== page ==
Journalist Deborah Minors has focused on the experience of separation for men in adoption-related issues.
Minors' research challenged the belief that adoption is a women's issue, which usually neglects the experiences of men. She says men who have been adopted, or who adopt children do not speak out as much as women.
702's Azania Mosaka spoke to her about the issue... Listen to the interview below:
I was about 16 and I remember my father saying 'I'm going to find that bitch Deborah' - he was referring to his birth mother.— Deborah Minors, adoption journalist
There was a lot of anger there, a lot of unresolved issues, a lot of feelings or rejection and abandonment.— Deborah Minors, adoption journalist
They call it the seven core issues in adoption, and all members of the adoption triad will experience it at some point in their lives.— Deborah Minors, adoption journalist
Adoption begins with loss, rejection, guilt, grief, identity, intimacy and mastery. Essentially, adoption begins with loss from a psychological perspective.— Deborah Minors, adoption journalist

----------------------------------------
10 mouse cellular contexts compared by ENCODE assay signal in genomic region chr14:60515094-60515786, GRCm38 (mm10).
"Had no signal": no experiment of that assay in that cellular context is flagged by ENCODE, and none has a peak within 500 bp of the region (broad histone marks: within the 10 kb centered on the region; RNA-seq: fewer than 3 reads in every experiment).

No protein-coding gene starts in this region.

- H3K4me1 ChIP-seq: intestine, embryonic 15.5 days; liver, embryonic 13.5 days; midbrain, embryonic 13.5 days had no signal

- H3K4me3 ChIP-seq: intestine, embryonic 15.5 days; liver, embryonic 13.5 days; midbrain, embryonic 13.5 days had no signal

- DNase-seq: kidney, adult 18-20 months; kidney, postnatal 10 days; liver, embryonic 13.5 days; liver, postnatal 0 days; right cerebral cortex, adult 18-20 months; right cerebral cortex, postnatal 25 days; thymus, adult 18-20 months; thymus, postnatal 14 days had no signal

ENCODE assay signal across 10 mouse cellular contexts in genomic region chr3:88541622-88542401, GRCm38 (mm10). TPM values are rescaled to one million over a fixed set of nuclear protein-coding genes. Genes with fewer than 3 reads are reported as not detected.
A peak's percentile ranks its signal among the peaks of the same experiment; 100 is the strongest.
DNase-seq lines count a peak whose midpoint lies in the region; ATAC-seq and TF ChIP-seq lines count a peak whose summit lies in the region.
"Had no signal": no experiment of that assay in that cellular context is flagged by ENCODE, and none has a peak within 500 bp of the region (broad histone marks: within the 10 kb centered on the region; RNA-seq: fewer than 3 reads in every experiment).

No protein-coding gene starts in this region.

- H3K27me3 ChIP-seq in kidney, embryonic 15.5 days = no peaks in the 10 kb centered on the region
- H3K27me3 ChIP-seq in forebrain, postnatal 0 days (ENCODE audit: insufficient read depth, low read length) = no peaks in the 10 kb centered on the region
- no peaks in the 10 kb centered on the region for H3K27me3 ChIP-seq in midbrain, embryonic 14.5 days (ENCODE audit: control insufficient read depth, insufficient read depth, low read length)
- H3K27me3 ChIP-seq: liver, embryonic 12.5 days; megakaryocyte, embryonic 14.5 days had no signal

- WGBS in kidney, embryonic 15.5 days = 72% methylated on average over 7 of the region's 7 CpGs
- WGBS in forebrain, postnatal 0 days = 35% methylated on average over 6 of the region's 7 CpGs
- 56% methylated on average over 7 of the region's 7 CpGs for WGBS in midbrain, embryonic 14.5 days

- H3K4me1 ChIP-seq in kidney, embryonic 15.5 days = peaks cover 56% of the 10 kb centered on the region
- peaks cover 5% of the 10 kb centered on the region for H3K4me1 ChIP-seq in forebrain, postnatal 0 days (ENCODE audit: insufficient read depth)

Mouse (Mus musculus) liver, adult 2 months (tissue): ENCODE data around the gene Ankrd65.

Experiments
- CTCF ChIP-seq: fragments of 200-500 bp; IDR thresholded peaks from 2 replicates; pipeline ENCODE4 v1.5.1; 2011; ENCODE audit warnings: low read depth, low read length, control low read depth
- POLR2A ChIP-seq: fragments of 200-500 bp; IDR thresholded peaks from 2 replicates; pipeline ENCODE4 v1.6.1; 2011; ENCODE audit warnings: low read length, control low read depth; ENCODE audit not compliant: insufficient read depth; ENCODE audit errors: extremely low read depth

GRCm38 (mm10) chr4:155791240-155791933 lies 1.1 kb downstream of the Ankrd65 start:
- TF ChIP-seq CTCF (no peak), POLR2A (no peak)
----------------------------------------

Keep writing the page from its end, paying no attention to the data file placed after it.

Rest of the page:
Minors' research focus was inspired by her father's late discovery of his adoption and the events that followed as a result.
Although adoption is certainly the best option, it is a constructed family where the dynamics differ from a nuclear family quite significantly, and there are issues that will arise because of the nature of those dynamics.— Deborah Minors, adoption journalist
The voices of men in South Africa is virtually unheard of. Men who are adopted, men who had given children up for adoption, men who had adopted children.— Deborah Minors, adoption journalist
They say that they are not angry but there is definitely anger. Adoption is always presented as a happily-ever-after but there are specific dynamics and issues that come up.— Deborah Minors, adoption journalist